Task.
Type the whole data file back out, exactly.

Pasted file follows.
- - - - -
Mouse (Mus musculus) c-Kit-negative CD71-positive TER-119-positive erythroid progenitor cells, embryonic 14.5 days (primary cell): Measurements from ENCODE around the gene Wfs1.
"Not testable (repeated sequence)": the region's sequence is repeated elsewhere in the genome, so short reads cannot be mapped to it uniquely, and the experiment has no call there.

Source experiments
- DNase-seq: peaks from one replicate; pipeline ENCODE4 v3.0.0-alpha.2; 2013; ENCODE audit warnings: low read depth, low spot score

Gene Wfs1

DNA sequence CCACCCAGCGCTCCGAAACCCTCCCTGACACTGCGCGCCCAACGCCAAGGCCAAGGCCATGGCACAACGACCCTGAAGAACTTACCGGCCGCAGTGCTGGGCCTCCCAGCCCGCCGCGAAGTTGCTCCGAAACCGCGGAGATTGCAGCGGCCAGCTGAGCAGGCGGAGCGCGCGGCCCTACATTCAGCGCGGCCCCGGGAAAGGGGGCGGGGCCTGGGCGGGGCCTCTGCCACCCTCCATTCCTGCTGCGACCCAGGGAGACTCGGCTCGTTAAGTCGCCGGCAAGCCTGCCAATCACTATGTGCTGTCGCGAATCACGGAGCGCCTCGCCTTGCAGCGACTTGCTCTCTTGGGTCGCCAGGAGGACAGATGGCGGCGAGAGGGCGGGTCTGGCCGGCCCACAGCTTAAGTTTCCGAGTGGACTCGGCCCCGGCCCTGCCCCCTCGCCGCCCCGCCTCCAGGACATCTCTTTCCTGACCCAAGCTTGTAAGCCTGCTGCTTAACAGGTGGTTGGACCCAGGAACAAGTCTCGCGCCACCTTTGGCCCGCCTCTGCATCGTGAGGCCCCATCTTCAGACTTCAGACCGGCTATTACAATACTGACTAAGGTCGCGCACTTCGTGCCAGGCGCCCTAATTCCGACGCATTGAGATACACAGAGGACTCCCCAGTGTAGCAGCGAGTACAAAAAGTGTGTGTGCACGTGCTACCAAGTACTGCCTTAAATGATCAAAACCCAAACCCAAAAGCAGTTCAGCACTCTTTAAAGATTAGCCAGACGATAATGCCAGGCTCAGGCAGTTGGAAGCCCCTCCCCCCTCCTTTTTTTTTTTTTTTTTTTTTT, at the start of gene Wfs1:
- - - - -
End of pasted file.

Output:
Mouse (Mus musculus) c-Kit-negative CD71-positive TER-119-positive erythroid progenitor cells, embryonic 14.5 days (primary cell): Measurements from ENCODE around the gene Wfs1.
"Not testable (repeated sequence)": the region's sequence is repeated elsewhere in the genome, so short reads cannot be mapped to it uniquely, and the experiment has no call there.

Source experiments
- DNase-seq: peaks from one replicate; pipeline ENCODE4 v3.0.0-alpha.2; 2013; ENCODE audit warnings: low read depth, low spot score

Gene Wfs1

DNA sequence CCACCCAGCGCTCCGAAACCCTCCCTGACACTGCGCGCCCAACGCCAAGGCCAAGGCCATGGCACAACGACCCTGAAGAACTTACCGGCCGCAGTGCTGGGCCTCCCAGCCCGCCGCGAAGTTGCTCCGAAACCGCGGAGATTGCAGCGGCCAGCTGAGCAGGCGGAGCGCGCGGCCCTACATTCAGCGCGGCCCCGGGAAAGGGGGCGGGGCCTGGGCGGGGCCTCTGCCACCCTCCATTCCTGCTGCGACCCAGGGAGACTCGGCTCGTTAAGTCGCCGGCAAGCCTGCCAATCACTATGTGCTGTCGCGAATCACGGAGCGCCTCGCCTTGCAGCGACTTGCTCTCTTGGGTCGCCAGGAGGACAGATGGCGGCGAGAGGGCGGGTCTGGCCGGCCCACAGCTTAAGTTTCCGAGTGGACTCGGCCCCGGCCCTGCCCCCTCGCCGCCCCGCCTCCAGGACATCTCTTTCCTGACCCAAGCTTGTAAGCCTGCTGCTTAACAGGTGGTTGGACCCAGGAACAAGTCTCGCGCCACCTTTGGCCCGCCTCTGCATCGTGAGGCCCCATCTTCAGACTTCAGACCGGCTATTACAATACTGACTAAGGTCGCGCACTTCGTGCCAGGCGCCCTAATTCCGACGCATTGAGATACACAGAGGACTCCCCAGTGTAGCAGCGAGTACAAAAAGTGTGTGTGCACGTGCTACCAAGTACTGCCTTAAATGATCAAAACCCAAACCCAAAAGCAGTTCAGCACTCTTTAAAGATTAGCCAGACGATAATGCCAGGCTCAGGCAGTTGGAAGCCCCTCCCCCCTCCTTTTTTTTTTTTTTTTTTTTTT, at the start of gene Wfs1: